Steve's Herpetological Blog

An insight into the life of Steve, his research and the many books he reads


#SteveReviews: Chasing Coral

Before getting into the emotional rollercoaster that is Chasing Coral, I just want to commend it for having the rarest of accolades. A 100% Tomatometer score on Rotten Tomatoes, that tells you all you need to know! In case you’re not aware about coral, they form reefs in the oceans which then act as a nursery for fish and other marine creatures. They used to be far more common and diverse but large amount of that diversity was lost during the Permian-Triassic Extinction Event that also saw the end of the trilobites and other truly amazing marine life. Despite fossil evidence of corals dating back to before the Cambrian Explosion, they are now under increasing threat from the actions of humankind.

With the copious amounts of carbon emissions we release each year, we’re creating a very hostile environment for corals. The first of these is the warming the oceans which leads to a phenomenon called coral bleaching, where the zooxanthellae (an algae that lives inside the coral polyps) is expelled. This usually leaves the coral to starve and it loses it’s colour, giving rise to the term. As the oceans also uptake large quantities of carbon dioxide as a form of atmosphere regulation, this makes the water more acidic. This can be a big problem especially if you’re body is made of calcium carbonate. Just like amphibians, corals are being hit by the perfect storm causing mass death pushing them closer to extinction.

Chasing Coral brings a whole host of people together in an attempt to raise awareness of the plight of our oceans. As they are out of sight, they are usually out of mind. One of the true achievements of this documentary is the creation of the first time-lapse camera with the ability to record coral bleaching events as they happen. It took some time, but they finally got the footage which they hope will help marine biologists better understand these events. It wasn’t a simple task, the team battles against the elements, technical failures and often arrived at coral sites when it was already too late. There is a huge emotional element to Chasing Coral, I’d definitely get some tissues ready.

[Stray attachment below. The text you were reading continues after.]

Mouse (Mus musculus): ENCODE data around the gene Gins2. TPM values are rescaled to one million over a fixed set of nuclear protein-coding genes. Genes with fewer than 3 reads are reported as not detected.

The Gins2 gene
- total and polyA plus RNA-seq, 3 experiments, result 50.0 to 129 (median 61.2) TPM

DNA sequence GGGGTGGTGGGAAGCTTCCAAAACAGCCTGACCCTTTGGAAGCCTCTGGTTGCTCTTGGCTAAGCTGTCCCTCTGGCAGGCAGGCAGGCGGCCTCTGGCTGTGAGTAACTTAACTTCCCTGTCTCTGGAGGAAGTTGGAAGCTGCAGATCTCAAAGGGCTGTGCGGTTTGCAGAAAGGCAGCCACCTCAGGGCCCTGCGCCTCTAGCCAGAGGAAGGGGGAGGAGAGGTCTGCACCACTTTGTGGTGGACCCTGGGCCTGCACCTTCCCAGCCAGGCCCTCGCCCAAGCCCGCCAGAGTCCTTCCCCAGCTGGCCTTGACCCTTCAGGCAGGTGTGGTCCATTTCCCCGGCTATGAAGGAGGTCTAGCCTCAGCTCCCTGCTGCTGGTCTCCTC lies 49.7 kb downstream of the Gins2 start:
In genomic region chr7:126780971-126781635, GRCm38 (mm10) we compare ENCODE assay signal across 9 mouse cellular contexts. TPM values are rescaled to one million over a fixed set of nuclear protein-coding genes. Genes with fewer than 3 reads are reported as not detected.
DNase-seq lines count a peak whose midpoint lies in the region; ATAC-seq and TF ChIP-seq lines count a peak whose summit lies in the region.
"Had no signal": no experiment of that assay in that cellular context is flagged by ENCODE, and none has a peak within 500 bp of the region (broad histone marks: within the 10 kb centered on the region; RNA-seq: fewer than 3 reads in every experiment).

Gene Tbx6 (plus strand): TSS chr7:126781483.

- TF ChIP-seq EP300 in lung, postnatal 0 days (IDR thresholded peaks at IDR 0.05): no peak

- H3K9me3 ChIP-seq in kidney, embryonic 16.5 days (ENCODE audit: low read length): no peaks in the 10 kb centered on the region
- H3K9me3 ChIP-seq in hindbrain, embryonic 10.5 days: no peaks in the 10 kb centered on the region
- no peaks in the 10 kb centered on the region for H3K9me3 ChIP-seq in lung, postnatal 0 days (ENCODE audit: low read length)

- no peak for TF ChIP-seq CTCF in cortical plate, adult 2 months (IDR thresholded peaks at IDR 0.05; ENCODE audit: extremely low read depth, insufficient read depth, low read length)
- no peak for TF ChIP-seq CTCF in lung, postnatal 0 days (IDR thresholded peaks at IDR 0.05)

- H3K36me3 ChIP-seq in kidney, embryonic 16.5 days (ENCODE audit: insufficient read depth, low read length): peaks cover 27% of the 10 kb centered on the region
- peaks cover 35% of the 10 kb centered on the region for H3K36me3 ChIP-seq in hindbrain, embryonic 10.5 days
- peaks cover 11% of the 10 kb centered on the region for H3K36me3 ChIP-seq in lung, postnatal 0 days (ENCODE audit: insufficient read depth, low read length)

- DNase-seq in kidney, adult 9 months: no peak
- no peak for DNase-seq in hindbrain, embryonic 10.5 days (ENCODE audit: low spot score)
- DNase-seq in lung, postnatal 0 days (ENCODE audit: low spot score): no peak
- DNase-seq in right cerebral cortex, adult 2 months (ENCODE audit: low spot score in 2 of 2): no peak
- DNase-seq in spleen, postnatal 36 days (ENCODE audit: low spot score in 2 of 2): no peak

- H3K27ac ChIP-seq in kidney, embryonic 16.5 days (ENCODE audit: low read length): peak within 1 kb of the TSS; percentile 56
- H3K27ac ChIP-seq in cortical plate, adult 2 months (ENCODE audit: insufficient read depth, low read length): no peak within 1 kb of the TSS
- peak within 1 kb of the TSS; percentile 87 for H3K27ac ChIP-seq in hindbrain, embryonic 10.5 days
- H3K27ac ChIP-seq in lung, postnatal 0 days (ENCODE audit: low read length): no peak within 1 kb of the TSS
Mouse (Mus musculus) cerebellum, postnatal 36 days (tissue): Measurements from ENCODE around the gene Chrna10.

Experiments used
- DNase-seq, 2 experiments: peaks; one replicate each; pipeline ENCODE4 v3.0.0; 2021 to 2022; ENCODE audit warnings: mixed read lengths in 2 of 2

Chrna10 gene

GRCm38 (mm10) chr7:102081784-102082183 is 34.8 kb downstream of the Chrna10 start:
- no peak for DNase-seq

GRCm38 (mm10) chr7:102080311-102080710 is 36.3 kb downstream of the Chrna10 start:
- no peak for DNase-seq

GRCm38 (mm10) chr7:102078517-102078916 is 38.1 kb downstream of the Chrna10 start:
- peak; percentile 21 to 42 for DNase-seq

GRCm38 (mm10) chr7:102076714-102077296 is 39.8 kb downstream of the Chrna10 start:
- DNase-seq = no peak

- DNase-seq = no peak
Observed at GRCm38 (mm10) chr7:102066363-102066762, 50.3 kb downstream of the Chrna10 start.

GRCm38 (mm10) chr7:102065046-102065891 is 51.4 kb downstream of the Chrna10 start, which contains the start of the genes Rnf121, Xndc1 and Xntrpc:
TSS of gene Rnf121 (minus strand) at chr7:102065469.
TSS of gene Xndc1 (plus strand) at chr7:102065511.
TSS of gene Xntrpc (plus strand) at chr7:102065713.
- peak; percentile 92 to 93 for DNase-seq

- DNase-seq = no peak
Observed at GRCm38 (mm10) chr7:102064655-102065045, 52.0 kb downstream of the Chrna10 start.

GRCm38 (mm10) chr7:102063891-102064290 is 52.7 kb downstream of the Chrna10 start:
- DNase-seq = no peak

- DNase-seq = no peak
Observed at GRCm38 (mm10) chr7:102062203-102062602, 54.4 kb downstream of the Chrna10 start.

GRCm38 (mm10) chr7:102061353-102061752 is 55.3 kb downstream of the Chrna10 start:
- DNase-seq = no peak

The camera rigs were set up off the coasts of Caribbean islands, Hawaii and Australia. Chasing Coral highlights perfectly the transformation of these once-mega diverse habitats to what resembles a post-apocalyptic wasteland. How does it achieve this I hear you ask? The team of researchers manually carry out dives on the Great Barrier Reed to document the changes each day, using specialist camera equipment. By comparing the before and after videos/stills it is clear to see the difference. This of course if happening on reefs all across the globe.

It’s clear that a 2°C increase is fatal to coral, current climate change projections don’t provide much hope to corals. There is a particularly emotional end to the film. After following Zack Rago, who’s hard work to document the changes to corals take a huge toll on his spirits. As a someone that works in conservation it does often seem like we’re all fighting a war we’ve already lost. It’s bad enough with amphibians, I can’t begin to imagine what it must be like to work with coral. Despite this, Chasing Coral ends on an optimistic note and I know since it’s release (in 2017) things have started to look up for coral in terms of new methods of propagation etc. I imagine story highlighted in Chasing Coral is playing out all across the globe, with most taxa. It’s just coral are such a visually striking example of extinction occurring in real time.

If you liked this post and enjoy reading this blog, please consider supporting me on Patreon where you will also gain access to exclusive content.


Your email address will not be published. Required fields are marked *